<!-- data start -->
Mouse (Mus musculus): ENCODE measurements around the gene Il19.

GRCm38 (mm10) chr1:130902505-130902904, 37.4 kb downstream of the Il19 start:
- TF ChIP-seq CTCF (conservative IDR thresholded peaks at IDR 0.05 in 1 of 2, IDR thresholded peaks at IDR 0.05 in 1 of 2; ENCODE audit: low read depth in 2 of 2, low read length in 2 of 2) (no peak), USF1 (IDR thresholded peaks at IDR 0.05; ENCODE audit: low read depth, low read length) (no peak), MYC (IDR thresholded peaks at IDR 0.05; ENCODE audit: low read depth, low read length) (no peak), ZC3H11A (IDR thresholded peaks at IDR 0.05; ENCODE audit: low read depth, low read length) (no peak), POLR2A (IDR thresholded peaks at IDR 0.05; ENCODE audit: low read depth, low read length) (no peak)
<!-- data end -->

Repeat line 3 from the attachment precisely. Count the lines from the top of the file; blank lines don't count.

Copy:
- TF ChIP-seq CTCF (conservative IDR thresholded peaks at IDR 0.05 in 1 of 2, IDR thresholded peaks at IDR 0.05 in 1 of 2; ENCODE audit: low read depth in 2 of 2, low read length in 2 of 2) (no peak), USF1 (IDR thresholded peaks at IDR 0.05; ENCODE audit: low read depth, low read length) (no peak), MYC (IDR thresholded peaks at IDR 0.05; ENCODE audit: low read depth, low read length) (no peak), ZC3H11A (IDR thresholded peaks at IDR 0.05; ENCODE audit: low read depth, low read length) (no peak), POLR2A (IDR thresholded peaks at IDR 0.05; ENCODE audit: low read depth, low read length) (no peak)